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How do I call functions defined outside a source file given you shouldn't use header files?

-- EDIT: generic(?) question below

So, first, a problem should be broken down into simpler subproblems. Then, each subproblem is solved by implementing new code for a subsolution or reusing an existing subsolution. If done correctly, then each subsolution exists on its own, uncoupled to any other subsolution and called by the interface it provides. That is how I understand modularity.

To solve the superproblem, the sum of all subproblems, one central logic, the supersolution, brings together all the subsolutions and coordinates every subsolution such that the superproblem is solved.

If the solution scheme above is flawed, please clarify.

Now, how do you accomplish coding the supersolution in c++? Particularly, how can you reuse a subsolution for a different superproblem?

+ Example:
superproblem_1: isolate dialog in a novel's text file
possible subproblem_1: how to get text between quotes?
possible subsolution_1: split(novelLine, '\"')

superproblem_2: isolate dialog in a list separated by commas
possible subproblem_2: how to get text between commas?
possible subsolution_2: split(dialogList, ',')

common subsolution: split(string, character)

So, when you break up both superproblems, a common subsolution exists. If I made the programs modular, I can extract that common subsolution out of both. How can I then use the subsolution in both superproblems given that I just extracted it?

closed as too broad by Neil, gnat, Bart van Ingen Schenau, Euphoric, Giorgio Mar 24 '14 at 18:44

Please edit the question to limit it to a specific problem with enough detail to identify an adequate answer. Avoid asking multiple distinct questions at once. See the How to Ask page for help clarifying this question. If this question can be reworded to fit the rules in the help center, please edit the question.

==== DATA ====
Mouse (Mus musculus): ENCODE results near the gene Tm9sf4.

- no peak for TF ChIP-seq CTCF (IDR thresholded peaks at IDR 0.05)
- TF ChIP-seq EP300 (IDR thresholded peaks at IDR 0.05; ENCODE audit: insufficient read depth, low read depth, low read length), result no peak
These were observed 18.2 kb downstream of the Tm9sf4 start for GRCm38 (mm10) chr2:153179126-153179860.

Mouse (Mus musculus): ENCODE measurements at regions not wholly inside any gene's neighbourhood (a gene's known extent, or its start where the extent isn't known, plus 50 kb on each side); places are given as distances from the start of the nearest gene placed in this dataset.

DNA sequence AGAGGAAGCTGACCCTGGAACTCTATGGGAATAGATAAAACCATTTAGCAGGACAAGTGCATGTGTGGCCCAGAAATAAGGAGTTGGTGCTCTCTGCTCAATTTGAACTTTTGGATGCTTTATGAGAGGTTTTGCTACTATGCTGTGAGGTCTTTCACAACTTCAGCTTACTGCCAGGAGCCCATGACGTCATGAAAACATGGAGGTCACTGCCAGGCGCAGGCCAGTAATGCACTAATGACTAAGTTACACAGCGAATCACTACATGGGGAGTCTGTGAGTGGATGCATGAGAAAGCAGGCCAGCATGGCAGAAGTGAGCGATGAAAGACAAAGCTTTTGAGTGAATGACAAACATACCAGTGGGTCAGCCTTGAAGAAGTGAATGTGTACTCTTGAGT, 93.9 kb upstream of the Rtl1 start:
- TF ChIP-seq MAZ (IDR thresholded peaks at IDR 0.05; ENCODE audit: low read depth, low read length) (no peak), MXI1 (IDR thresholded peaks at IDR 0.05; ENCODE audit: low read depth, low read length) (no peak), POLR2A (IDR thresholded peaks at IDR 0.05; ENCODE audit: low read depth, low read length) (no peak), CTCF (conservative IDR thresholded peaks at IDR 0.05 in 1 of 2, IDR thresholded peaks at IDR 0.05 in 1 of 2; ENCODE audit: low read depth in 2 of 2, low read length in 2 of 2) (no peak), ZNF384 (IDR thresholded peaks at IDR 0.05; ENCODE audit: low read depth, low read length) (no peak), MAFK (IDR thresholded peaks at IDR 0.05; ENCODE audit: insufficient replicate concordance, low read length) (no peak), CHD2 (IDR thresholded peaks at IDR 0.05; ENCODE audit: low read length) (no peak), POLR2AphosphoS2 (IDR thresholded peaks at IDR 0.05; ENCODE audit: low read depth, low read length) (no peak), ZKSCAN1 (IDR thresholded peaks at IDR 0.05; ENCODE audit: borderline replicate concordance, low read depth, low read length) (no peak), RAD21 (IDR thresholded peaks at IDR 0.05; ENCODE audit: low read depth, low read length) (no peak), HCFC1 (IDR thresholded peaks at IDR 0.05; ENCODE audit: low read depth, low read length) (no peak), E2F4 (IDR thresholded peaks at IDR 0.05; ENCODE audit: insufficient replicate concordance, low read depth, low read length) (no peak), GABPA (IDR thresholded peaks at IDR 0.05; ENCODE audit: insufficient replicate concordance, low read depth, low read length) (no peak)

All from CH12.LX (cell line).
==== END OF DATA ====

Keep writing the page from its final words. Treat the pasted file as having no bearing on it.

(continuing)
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    #include "repo/subsolution.h", and build subsolution as a library – James Mar 24 '14 at 17:33
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    @user2738698 Good, you've filtered all possible programs into a slightly smaller subset containing only programs which solve problems. I still think it is a tad generic though. – Neil Mar 24 '14 at 17:42
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    Your question is a bit vague. Can you provide a specific example of a problem that you are contemplating making modular? – Robert Harvey Mar 24 '14 at 17:49
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    The header file issue is one reason why some folks dislike working in C and C++. However, given that your question asks about C++ and only C++, you are going to have use header files and libraries just as James suggested. That is the method in C++ for combining modules. – Charles E. Grant Mar 24 '14 at 17:52
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    The linked question up there doesn't suggest that you, as a developer, shouldn't be using header files. It suggests that header files are bad from a language design perspective. If you're working in C or C++, you're stuck with them, good language design or not. – KChaloux Mar 24 '14 at 19:30
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If I can #include "your_library.h" and then type "ThatGuysModularClass obj;" and continue to do exactly what I want it to do, with a well documented API (i.e.: "this method does this, that one does that", etc.) you have successfully created something modular, in my opinion.

Example:

I need to calculate the area of a triangle. For this I will need a height, base, and another object I can use to represent "2" to do the division. This is because in some parallel universe the number "2" is impossible to represent as an integer (bare with me). Well, let us use John Doe's modular library Two.h.

#include "Two.h"
Two the2;

int base, height;
base = 5; height = 12;

// do some stuff
// problem solved

I can also use John's Two.h to solve another problem, like finding the circumference of a circle given its area, or whatever.

Two.h is said to be modular, because we can re-use it.

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